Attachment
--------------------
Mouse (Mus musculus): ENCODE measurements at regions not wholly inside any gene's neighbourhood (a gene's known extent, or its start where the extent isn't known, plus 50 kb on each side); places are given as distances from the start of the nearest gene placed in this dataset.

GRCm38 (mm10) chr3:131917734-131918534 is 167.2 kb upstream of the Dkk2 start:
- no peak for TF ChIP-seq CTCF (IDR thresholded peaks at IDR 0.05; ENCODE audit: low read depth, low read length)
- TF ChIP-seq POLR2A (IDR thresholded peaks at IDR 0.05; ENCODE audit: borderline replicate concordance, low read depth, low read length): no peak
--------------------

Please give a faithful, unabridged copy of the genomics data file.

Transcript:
Mouse (Mus musculus): ENCODE measurements at regions not wholly inside any gene's neighbourhood (a gene's known extent, or its start where the extent isn't known, plus 50 kb on each side); places are given as distances from the start of the nearest gene placed in this dataset.

GRCm38 (mm10) chr3:131917734-131918534 is 167.2 kb upstream of the Dkk2 start:
- no peak for TF ChIP-seq CTCF (IDR thresholded peaks at IDR 0.05; ENCODE audit: low read depth, low read length)
- TF ChIP-seq POLR2A (IDR thresholded peaks at IDR 0.05; ENCODE audit: borderline replicate concordance, low read depth, low read length): no peak